Childcare underspend of £600m set to be spent outside early years sector, Labour warns

By Gabriella Jozwiak

| 06 November 2018

The government is set to reallocate up to £600m of funding earmarked for childcare on other policy areas outside of the early years sector because of slow take-up of its tax-free childcare scheme, the Labour Party has claimed.

Shadow early years minister Tracy Brabin said the government was "chronically underfunding its own childcare policies.

Analysis of data published by the Office for Budget Responsibility (OBR) after last week's budget revealed that projected spend on the scheme over the next four years on tax-free childcare is likely to be £600m less than expected.

In March the government projected that between 2018/19 and 2022/23 it would spend £2.2bn on the scheme, which allows eligible parents of at least one child aged under 12 to claim 20 per cent of their childcare costs from the government, up to an annual limit of £2,000.

But figures published by the OBR show the government has revised down the expected spend for the same period to £1.6bn - £600m less than originally budgeted - in light of fewer parents taking up the offer than expected.

The Labour Party claims this money will not be reallocated to other areas of the early years sector, such as the extended 30 hours childcare entitlement which launched in September 2017, despite repeated warnings that it is underfunded.

Shadow early years minister Tracy Brabin said the government is "chronically underfunding their own policies".

"It is becoming ever clearer that the Tories' flagship offer simply isn't living up the promises they made in the election, and the consequences are being felt by parents across the country," she said.

"Fees are rising, free places come with hidden costs, and too many families aren't eligible for the support they need - while nurseries and other providers are being pushed to the brink of bankruptcy by a system that isn't working."


Last week, a study by research agency Ceeda found the childcare sector is "systemically underfunded" and providers were receiving less money than they were five years ago.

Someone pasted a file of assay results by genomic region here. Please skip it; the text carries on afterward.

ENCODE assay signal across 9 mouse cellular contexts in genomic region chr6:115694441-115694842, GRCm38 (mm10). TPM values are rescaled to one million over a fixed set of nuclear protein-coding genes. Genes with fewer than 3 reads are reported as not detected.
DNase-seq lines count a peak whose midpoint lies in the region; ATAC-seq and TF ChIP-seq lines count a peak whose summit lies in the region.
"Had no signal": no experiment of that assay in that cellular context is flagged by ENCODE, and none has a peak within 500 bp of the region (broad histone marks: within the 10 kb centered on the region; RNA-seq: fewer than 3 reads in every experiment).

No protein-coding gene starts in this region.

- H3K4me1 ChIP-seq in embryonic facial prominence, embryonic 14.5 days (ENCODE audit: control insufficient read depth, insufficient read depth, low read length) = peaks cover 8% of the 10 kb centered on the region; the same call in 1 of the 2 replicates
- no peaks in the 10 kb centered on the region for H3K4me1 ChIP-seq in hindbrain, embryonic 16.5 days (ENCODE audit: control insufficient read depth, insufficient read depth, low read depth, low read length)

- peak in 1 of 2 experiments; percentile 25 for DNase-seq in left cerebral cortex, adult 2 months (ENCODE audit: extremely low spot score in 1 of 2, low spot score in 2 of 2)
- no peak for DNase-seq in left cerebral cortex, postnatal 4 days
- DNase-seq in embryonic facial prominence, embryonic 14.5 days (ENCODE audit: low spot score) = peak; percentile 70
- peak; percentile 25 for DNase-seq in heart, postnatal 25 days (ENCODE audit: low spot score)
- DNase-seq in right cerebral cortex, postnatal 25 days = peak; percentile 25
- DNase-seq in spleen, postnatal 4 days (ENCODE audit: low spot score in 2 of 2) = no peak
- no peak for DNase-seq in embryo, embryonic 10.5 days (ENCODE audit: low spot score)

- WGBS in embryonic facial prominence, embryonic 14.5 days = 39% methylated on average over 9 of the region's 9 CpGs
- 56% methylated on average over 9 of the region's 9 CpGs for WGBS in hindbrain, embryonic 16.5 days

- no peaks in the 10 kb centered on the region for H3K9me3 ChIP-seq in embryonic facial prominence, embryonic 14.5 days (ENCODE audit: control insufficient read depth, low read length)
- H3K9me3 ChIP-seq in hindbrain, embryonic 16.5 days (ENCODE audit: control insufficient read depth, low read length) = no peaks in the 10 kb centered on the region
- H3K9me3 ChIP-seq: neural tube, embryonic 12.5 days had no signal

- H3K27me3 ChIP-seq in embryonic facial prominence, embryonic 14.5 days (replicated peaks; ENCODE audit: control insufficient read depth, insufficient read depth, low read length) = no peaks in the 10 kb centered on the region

Such research, among increasing numbers of nursery closures and provider concerns about their financial future, prompted the all-party parliamentary group for childcare and early education to this week launch an inquiry into early years funding.

Labour's analysis has led childcare sector leaders to accuse the government of choosing to underfund early years education, rather than being short of the resources required.

Pre-school Learning Alliance chief executive Neil Leitch said the sector was "in crisis".

He said the decision to return the unspent money to the Treasury suggested "pre-schools, nurseries and childminders are being left to struggle not because the government simply doesn't have the money for additional investment, but rather because it doesn't believe that there is a true need for it in the childcare sector".

"Survey after survey and report after report have made it clear that significant investment into the government's funded entitlement schemes is needed if the sector is to have any hope of remaining viable in the long term," said Leitch.

"We know that early care and education play a vital role in giving all children, regardless of background, the best possible start in life.

"How, then, can the government talk about improving life chances and ‘closing the gap', and then pass up an opportunity to better support the very sector that is key to achieving these goals?"

Liz Bayram, chief executive at the Professional Association for Childcare and Early Years (Pacey) said: "Any childminder, nursery or pre-school will be angry to read that £600m dedicated to supporting families with childcare costs has not only been under-used but also returned to the Treasury.

"At the very least it should have been repurposed to allow more families to get support, through increased funding for early education, early years pupil premium or any number of other areas. It also raises the question how this underspend has arisen? Do we need to revisit the criteria for tax free childcare when many low income families don't qualify and money goes to waste."

In February 2018, the government confirmed more than 190,000 parents had opened tax-free childcare accounts. However, it had previously projected 415,000 accounts to be active by November 2017.

The tax-free childcare scheme has been dogged by IT problems. In May 2017 parents complained they had been unable to resister.

In November 2017 the full rollout of the scheme was delayed as a result of the glitches. At the time Treasury minister Mel Stride said the government planned to do more to promote the scheme to address lower than expected take-up.

HM Revenue and Customs has been gradually rolling out tax-free childcare since April 2017. The money can go towards a whole range of regulated childcare, including nurseries, childminders, after-school clubs and holiday clubs.

The Treasury has been contacted for comment.

blog comments powered by Disqus